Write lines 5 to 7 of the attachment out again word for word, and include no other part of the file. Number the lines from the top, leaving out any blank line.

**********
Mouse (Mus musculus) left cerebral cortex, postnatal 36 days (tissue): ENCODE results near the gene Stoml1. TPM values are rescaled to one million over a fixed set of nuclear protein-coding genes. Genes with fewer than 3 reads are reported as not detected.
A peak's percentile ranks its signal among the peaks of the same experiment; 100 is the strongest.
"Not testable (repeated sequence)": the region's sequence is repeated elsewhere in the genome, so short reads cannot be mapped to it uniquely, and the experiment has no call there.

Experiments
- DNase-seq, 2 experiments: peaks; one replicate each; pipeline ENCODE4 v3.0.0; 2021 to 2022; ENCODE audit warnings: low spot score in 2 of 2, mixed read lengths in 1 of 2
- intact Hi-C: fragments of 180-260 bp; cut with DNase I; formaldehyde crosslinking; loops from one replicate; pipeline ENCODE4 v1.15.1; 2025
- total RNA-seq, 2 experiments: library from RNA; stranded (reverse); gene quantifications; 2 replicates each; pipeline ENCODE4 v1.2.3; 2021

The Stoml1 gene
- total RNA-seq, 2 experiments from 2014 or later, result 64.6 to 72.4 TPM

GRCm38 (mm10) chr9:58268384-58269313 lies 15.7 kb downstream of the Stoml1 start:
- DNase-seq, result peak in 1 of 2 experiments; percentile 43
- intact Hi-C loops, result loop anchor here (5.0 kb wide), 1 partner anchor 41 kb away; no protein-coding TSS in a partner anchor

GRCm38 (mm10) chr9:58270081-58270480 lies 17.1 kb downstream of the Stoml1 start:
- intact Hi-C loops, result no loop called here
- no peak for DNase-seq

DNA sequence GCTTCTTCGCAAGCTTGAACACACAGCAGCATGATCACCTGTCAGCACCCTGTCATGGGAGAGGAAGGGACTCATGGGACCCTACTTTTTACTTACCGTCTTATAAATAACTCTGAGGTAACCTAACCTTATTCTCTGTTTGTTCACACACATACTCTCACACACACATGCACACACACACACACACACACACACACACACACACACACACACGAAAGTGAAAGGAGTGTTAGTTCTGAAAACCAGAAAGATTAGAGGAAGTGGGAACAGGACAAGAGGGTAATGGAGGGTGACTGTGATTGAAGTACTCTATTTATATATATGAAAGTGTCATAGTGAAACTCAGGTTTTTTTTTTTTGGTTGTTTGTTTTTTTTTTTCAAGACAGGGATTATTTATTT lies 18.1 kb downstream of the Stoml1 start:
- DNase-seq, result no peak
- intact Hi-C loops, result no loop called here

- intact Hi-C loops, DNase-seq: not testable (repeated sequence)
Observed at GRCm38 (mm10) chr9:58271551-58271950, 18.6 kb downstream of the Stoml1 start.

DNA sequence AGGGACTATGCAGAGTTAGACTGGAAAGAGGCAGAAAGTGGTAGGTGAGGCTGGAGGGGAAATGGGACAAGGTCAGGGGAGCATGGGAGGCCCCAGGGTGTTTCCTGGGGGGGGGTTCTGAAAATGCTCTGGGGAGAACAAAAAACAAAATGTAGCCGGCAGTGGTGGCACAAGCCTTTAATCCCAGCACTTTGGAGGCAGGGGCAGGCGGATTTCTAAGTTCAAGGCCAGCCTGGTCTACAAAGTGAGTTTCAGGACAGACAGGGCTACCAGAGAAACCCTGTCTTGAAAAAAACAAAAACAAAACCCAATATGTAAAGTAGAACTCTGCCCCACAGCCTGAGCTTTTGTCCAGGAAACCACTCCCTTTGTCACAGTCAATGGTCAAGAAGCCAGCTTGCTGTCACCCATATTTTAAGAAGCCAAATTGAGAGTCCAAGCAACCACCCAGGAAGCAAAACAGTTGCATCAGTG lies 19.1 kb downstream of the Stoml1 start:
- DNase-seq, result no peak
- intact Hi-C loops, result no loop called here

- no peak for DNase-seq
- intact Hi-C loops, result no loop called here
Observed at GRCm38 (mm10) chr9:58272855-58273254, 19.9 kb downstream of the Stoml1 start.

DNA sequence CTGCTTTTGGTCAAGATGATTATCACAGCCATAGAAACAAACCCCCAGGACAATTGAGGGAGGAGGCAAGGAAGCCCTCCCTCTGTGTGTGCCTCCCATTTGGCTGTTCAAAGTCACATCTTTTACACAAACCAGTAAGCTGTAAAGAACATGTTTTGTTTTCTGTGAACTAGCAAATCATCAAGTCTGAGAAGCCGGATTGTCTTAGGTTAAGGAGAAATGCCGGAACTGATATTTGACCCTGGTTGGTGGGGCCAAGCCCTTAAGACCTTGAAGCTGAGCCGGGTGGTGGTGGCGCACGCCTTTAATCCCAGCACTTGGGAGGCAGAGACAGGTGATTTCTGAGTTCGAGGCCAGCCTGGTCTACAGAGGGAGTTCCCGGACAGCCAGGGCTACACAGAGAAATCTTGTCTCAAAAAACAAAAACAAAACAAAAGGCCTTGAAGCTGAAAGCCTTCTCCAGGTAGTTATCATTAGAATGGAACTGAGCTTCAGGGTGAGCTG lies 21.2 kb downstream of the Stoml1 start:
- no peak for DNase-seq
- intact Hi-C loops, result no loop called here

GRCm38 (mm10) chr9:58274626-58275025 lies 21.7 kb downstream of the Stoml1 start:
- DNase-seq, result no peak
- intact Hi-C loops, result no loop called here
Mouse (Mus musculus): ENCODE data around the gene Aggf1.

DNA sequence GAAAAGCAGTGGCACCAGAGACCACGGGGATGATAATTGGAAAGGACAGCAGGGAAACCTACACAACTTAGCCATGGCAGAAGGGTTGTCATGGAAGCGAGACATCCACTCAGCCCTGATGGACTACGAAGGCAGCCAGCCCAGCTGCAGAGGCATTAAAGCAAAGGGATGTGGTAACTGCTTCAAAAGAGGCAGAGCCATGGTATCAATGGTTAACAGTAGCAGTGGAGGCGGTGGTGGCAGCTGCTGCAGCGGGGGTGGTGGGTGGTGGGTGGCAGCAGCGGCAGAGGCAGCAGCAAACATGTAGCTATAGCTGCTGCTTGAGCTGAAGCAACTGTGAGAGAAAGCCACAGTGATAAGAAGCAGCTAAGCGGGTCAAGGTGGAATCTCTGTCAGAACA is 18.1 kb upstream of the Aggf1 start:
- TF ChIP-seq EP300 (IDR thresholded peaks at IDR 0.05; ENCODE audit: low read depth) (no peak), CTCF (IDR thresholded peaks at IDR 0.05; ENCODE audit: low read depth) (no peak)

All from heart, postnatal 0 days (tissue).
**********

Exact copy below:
- DNase-seq, 2 experiments: peaks; one replicate each; pipeline ENCODE4 v3.0.0; 2021 to 2022; ENCODE audit warnings: low spot score in 2 of 2, mixed read lengths in 1 of 2
- intact Hi-C: fragments of 180-260 bp; cut with DNase I; formaldehyde crosslinking; loops from one replicate; pipeline ENCODE4 v1.15.1; 2025
- total RNA-seq, 2 experiments: library from RNA; stranded (reverse); gene quantifications; 2 replicates each; pipeline ENCODE4 v1.2.3; 2021